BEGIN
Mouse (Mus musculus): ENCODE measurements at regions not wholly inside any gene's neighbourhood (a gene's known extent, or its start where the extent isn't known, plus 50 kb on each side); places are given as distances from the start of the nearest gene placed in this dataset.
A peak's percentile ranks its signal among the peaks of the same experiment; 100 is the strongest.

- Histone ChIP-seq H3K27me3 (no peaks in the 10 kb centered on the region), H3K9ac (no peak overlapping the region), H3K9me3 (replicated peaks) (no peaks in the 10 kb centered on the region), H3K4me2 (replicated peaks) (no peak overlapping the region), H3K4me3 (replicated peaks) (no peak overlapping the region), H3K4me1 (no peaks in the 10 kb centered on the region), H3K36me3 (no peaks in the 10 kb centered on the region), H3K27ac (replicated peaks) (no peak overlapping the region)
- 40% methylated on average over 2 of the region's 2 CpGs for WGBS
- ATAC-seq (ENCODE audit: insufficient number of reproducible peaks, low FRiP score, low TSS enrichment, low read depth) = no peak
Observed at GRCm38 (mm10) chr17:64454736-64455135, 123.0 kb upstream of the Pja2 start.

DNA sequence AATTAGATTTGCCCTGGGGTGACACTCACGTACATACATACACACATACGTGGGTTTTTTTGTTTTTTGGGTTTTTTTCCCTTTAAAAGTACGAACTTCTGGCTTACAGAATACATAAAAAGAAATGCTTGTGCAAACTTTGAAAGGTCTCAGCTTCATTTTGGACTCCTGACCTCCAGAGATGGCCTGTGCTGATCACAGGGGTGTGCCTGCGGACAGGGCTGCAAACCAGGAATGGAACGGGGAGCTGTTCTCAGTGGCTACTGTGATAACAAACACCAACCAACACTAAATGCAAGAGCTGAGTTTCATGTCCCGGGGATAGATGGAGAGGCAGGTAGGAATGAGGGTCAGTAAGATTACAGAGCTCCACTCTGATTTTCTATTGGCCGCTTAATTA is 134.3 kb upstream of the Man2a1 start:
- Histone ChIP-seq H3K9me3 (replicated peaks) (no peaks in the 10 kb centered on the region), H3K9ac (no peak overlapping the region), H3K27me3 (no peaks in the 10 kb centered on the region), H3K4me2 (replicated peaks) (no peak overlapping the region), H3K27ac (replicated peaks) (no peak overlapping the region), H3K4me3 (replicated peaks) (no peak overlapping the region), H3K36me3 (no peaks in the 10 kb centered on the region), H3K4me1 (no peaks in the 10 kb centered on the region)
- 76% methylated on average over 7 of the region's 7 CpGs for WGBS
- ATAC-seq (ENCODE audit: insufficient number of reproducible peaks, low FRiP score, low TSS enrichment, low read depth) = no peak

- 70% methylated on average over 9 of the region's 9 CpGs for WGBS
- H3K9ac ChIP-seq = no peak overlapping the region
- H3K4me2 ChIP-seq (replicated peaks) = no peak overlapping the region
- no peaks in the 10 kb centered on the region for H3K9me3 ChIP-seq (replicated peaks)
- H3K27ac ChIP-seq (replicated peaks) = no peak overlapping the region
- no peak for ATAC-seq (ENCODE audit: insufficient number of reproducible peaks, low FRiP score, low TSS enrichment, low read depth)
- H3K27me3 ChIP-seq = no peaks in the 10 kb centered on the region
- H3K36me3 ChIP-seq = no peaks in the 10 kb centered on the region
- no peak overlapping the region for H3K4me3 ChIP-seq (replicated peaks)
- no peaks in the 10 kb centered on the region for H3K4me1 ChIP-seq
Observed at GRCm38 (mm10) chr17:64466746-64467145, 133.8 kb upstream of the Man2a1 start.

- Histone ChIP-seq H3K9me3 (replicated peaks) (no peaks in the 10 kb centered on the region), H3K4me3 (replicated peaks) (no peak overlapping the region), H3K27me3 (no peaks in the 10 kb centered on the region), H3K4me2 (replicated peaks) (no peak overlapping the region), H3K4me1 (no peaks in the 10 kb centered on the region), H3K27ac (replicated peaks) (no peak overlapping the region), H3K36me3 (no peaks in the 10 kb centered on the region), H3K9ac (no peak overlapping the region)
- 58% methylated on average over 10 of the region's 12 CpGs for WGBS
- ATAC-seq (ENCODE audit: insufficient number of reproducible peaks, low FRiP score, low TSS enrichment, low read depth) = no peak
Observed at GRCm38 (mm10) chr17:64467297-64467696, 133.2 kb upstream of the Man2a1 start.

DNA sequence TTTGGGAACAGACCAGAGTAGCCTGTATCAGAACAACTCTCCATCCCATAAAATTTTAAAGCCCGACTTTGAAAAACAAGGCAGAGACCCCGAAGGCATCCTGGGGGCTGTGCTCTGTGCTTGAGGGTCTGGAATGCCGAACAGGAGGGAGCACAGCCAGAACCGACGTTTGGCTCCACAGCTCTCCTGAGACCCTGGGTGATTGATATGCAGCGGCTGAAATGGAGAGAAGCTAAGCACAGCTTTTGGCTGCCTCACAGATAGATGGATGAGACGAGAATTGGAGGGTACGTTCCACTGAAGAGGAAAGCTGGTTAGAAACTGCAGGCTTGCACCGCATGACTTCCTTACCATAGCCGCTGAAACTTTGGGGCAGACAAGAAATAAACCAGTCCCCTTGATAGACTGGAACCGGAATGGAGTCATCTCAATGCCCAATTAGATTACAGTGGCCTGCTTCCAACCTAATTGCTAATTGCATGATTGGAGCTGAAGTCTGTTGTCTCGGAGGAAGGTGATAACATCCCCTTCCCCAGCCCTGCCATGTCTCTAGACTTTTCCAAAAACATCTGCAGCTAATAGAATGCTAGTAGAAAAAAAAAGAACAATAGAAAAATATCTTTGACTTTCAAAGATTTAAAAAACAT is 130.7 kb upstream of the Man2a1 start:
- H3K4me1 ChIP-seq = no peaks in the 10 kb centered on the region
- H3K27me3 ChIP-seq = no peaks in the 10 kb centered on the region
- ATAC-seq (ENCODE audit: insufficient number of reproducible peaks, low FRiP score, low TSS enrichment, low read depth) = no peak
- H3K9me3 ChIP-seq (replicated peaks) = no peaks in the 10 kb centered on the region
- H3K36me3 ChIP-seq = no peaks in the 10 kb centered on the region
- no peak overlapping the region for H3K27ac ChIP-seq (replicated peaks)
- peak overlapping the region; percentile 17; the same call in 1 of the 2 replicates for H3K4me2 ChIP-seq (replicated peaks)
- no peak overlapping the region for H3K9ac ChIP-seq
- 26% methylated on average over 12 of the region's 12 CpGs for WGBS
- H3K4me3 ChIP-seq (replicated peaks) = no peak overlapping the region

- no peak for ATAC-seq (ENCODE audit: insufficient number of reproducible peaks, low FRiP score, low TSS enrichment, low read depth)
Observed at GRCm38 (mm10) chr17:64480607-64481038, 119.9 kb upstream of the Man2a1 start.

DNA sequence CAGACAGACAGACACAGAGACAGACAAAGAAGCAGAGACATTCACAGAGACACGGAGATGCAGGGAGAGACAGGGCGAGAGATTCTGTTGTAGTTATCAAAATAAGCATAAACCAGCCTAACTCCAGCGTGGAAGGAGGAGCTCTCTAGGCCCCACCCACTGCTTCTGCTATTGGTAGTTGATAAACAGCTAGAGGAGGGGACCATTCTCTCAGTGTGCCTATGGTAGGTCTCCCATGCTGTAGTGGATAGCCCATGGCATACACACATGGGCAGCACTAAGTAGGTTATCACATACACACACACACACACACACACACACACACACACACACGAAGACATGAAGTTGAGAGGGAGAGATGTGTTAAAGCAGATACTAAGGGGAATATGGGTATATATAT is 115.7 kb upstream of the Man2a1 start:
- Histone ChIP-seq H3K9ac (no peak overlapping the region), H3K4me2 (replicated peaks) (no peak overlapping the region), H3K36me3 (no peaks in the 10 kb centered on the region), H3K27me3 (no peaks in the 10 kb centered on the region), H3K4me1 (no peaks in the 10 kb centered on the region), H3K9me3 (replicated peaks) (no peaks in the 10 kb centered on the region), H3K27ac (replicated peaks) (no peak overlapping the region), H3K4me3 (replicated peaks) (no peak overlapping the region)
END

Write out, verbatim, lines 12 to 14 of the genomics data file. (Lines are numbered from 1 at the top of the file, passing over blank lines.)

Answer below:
- H3K9ac ChIP-seq = no peak overlapping the region
- H3K4me2 ChIP-seq (replicated peaks) = no peak overlapping the region
- no peaks in the 10 kb centered on the region for H3K9me3 ChIP-seq (replicated peaks)